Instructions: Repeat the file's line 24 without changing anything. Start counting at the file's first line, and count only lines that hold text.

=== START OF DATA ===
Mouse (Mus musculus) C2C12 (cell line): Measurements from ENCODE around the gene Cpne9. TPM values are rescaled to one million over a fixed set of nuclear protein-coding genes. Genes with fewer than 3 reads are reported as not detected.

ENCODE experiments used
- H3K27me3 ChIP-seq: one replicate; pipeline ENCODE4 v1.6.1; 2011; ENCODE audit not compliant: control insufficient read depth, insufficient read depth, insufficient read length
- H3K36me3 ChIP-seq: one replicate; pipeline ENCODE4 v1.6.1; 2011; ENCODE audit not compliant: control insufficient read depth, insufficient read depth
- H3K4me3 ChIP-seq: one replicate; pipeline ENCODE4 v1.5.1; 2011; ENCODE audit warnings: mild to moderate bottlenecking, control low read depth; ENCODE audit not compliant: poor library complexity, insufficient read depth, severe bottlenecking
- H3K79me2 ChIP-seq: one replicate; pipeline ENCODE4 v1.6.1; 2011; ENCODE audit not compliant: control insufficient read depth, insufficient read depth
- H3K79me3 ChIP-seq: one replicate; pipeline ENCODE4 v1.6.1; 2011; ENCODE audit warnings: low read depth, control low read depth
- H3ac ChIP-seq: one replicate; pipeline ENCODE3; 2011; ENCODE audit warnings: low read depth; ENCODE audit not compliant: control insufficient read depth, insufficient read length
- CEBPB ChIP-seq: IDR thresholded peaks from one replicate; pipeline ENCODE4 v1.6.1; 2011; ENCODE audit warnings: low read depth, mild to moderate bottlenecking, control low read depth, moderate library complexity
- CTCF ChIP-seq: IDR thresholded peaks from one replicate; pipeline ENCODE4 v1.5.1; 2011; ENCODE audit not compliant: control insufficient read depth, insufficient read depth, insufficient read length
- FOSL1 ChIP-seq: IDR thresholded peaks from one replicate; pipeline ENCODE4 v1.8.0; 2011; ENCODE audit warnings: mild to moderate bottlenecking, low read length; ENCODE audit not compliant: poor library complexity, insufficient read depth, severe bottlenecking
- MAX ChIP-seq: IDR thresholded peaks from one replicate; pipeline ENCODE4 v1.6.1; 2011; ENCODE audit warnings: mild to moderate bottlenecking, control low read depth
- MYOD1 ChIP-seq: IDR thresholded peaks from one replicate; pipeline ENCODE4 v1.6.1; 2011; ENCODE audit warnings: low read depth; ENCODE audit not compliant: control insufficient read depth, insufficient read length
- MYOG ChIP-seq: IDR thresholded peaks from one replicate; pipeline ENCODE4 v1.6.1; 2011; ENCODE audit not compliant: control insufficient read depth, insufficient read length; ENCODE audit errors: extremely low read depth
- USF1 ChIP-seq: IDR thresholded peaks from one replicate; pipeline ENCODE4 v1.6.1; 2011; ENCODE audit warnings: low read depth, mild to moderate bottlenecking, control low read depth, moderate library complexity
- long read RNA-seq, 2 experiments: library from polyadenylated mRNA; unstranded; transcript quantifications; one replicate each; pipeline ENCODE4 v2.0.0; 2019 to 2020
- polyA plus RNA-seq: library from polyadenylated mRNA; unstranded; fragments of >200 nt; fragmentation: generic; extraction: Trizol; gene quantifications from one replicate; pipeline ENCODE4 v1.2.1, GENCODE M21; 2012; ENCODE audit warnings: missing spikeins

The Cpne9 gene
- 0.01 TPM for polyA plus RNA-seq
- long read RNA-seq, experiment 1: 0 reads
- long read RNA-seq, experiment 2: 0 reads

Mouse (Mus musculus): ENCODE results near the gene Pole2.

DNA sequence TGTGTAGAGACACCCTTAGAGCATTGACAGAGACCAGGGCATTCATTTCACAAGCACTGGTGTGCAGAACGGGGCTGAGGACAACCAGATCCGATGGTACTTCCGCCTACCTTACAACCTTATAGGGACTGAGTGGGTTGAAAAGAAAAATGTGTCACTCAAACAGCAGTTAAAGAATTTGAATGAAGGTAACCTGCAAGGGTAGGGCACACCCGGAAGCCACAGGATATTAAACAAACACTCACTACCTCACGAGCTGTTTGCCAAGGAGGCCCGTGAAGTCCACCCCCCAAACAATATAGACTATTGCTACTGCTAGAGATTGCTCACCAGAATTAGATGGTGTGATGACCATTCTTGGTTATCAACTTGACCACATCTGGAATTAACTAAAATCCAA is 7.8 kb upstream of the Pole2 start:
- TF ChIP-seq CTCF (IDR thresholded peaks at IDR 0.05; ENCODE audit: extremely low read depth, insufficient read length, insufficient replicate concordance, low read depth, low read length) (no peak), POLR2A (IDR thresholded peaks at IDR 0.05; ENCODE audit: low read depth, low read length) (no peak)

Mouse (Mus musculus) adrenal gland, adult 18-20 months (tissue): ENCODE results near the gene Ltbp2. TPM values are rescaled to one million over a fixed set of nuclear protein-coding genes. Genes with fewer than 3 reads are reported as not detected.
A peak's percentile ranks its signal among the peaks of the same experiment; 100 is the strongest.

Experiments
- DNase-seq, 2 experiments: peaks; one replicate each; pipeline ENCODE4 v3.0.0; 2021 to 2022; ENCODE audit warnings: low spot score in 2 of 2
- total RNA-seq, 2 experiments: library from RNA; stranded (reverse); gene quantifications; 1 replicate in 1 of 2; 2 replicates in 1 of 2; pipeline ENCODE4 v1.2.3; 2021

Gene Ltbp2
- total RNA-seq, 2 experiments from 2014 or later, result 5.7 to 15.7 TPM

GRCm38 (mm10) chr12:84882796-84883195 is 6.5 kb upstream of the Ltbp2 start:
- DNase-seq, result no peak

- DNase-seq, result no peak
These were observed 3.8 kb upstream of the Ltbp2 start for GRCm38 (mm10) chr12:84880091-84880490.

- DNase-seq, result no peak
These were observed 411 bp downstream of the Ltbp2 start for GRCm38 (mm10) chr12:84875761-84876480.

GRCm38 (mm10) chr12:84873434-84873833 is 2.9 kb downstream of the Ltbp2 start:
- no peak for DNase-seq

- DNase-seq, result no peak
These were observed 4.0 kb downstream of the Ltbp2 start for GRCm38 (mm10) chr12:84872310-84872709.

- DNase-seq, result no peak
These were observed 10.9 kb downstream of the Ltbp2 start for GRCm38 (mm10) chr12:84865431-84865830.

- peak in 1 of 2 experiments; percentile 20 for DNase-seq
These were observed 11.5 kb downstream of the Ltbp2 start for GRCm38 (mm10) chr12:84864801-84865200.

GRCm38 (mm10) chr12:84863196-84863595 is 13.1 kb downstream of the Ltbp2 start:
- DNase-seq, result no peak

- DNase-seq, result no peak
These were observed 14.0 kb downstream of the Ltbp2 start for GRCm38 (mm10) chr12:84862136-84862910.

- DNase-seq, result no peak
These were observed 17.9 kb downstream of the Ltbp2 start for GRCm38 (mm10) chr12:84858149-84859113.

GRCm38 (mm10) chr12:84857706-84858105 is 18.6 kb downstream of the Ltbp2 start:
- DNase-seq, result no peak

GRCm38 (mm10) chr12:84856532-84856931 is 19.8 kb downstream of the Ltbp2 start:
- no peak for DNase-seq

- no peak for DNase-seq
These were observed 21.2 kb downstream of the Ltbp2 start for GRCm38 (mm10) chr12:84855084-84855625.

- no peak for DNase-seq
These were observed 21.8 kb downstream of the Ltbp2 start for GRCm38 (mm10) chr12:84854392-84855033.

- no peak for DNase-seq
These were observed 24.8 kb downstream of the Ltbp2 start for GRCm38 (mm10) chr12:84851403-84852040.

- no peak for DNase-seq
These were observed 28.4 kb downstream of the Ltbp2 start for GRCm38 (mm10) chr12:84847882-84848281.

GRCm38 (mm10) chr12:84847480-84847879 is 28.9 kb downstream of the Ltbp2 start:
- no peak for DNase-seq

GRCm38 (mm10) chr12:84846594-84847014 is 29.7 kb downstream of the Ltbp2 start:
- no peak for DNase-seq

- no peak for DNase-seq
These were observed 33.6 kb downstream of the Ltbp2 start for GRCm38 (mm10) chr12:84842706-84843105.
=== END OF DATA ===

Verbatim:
- TF ChIP-seq CTCF (IDR thresholded peaks at IDR 0.05; ENCODE audit: extremely low read depth, insufficient read length, insufficient replicate concordance, low read depth, low read length) (no peak), POLR2A (IDR thresholded peaks at IDR 0.05; ENCODE audit: low read depth, low read length) (no peak)